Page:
The cash flow statement, which is also sometimes called a statement of cash flow, is a financial document that reports how much money your company is spending and how much money you have available at a given time.
The cash flow statement joins the balance sheet and the income statement as the three primary documents that reflect your company’s financial condition. The balance sheet outlines your company’s assets and debts. The income statement is an overview of incoming revenue and expenses. The cash flow statement looks at the cash that is entering and leaving your company through operations, investing and financing.
Cash flow is not the same as the net income that is reported on your balance sheet or income statement. While net income includes sales made on credit, cash flow provides a snapshot of money that has already been collected and spent by your company.
Why is a Cash Flow Statement Important?
The cash flow statement is very valuable because it shows how much actual cash your company is generating. This helps you manage day-to-day operations, and provides lenders and potential investors with insight into your company’s financial performance.
Understanding cash flow is critical to making the right decisions for your business. For example, let’s say you need to acquire a new piece of equipment to keep up with customer demands. This asset will mean an additional $500 in monthly expenses. Can you afford it? Your income statement shows a healthy net income for your company, but that includes both cash sales and sales made on credit.
The cash flow statement, however, tells you how much cash your company has on hand right now, helping you to decide how to manage the additional expense of the new equipment.
What Makes Up a Cash Flow Statement?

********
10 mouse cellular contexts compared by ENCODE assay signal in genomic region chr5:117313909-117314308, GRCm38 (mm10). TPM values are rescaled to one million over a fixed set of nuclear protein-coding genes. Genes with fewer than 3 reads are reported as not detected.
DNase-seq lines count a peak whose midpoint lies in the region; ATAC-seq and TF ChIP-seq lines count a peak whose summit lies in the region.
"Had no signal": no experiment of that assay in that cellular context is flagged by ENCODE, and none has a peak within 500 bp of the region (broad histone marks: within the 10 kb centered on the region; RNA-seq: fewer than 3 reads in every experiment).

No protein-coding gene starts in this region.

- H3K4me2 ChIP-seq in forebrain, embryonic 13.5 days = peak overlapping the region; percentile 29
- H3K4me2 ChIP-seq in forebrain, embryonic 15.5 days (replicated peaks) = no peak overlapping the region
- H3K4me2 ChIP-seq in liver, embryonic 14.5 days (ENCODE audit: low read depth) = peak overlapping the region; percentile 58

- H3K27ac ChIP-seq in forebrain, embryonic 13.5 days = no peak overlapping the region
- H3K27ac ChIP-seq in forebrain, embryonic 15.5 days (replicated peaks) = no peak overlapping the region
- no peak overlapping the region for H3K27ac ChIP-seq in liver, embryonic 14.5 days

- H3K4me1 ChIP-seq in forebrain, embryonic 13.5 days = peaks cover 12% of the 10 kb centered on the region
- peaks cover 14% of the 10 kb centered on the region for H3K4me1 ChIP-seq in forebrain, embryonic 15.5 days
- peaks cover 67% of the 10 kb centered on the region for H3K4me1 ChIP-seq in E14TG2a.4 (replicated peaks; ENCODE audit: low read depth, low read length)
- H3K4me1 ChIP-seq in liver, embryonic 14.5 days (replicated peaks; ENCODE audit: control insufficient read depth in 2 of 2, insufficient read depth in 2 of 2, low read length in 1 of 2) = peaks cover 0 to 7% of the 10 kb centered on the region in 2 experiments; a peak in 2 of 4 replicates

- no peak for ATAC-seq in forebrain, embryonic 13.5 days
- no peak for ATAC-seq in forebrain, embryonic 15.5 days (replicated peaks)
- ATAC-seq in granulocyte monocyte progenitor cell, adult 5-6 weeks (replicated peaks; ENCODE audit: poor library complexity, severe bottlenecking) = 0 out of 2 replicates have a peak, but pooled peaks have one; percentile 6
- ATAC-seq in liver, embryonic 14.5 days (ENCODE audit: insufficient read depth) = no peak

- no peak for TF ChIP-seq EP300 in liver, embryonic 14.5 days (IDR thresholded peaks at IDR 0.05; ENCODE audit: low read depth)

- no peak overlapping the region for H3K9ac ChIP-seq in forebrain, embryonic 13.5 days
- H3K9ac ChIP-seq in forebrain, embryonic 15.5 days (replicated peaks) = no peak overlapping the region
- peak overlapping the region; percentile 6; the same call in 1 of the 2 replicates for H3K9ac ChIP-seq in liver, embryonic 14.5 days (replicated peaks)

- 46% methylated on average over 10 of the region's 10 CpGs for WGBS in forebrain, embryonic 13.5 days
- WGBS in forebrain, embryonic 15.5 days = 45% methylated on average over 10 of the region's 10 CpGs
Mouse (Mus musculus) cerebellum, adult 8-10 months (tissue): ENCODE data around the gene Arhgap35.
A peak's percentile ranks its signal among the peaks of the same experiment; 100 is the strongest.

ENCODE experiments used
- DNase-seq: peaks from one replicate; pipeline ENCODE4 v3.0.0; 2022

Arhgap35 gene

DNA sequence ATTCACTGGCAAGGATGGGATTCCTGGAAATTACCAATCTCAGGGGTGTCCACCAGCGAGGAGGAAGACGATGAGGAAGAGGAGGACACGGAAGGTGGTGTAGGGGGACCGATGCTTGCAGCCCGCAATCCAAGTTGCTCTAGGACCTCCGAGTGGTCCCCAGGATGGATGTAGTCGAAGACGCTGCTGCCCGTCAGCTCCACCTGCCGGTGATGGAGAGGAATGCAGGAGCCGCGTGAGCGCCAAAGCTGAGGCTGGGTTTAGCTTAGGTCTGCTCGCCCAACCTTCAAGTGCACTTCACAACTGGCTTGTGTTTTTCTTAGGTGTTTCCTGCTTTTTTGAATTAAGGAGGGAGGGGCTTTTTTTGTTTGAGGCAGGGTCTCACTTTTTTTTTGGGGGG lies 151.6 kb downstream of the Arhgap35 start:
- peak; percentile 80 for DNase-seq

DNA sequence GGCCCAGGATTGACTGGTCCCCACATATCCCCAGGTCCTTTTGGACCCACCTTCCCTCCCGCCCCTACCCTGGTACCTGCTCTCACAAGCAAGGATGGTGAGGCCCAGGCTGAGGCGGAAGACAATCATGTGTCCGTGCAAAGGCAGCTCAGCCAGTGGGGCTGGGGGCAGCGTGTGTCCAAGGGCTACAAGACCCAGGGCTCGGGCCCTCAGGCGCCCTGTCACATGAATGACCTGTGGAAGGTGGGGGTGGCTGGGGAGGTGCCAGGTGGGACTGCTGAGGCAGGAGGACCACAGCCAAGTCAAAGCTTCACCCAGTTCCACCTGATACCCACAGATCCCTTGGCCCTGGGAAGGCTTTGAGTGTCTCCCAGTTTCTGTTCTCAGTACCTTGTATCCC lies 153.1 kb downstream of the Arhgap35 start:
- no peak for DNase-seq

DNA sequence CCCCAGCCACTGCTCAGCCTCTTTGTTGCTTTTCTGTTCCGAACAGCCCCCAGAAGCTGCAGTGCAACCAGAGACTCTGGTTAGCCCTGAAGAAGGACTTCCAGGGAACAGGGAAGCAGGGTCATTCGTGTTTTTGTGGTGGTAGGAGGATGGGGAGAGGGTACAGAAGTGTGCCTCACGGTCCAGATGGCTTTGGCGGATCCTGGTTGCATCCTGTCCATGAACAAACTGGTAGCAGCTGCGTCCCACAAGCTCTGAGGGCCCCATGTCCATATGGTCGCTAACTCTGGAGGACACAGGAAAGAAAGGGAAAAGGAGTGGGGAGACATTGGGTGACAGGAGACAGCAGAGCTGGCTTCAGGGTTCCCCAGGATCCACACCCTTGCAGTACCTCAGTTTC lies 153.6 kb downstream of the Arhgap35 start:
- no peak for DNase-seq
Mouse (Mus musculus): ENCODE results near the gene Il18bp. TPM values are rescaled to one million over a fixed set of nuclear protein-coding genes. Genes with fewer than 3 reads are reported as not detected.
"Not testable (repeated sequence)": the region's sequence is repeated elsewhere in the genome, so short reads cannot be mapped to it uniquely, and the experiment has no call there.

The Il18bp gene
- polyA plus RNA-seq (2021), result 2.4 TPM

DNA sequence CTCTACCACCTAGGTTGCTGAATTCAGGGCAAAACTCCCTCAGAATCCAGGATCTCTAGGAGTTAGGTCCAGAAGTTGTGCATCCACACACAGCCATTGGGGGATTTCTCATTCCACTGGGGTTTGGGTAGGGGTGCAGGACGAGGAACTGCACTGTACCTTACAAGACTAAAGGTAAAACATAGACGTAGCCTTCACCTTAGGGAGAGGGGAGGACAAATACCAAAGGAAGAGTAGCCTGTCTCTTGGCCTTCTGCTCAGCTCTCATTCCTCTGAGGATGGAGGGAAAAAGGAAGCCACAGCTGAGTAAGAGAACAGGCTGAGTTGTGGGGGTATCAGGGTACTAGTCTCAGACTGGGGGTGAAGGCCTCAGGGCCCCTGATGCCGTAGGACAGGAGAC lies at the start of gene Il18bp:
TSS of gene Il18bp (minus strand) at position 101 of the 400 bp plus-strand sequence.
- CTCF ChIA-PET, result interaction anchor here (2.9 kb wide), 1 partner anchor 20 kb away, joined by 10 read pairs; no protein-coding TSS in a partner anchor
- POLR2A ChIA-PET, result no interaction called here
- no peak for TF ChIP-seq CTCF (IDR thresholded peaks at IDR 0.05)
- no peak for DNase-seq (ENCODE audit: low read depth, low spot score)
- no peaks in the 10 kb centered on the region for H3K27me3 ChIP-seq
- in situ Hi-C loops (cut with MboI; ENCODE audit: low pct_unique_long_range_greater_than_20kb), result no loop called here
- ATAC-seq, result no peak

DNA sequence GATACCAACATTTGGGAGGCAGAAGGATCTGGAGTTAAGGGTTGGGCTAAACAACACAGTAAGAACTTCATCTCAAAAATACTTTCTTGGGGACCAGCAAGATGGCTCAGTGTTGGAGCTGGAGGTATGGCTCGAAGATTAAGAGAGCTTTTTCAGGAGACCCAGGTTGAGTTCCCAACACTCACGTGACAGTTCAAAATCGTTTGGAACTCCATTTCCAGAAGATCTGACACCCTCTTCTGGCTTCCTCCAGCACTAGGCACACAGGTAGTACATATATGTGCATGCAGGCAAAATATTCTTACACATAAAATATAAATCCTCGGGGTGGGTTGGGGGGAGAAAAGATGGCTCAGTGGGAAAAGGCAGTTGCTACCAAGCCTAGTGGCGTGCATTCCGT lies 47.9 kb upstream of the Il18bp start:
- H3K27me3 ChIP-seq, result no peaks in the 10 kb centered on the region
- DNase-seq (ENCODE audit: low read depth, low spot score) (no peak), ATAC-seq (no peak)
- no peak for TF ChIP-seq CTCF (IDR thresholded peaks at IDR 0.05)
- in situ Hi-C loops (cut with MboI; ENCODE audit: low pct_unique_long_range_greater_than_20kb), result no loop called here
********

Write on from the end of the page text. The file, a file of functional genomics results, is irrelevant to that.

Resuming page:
The statement breaks down the inflow and outflow of cash into three key areas: operations, investing and financing.
The operations component reports how much cash is being generated by your products and services. To arrive at your operational cash flow, you need to look at accounts receivable, depreciation, inventory and accounts payable. Remember—your operational cash flow should only reflect completed cash transactions, not income or spending that has been made on credit.
The cash flow from investing activities shows the amount of cash your company has spent or generated on assets like equipment, buildings or monetary investments like marketable securities.
Cash flow from financing includes changes in your company’s debt, loans or dividend payments. Cash flow is coming in from financing activities like capital investment in your company. Cash flow is outgoing when expenses like dividend and loan payments are made.
Example of a Cash Flow Statement
The information contained in a cash flow statement can vary depending on a company’s activities and industry. If you have questions on what to include in your company’s cash flow statement, it is a good idea to consult with a certified public accountant.
We also recommend using accounting software to build your cash flow statements. This reduces the chance of making an error. Below are two articles that show how to create cash flow statements using popular accounting software programs:
Sources: Investopia, Finance Train, Accounting Basics, Morningstar.com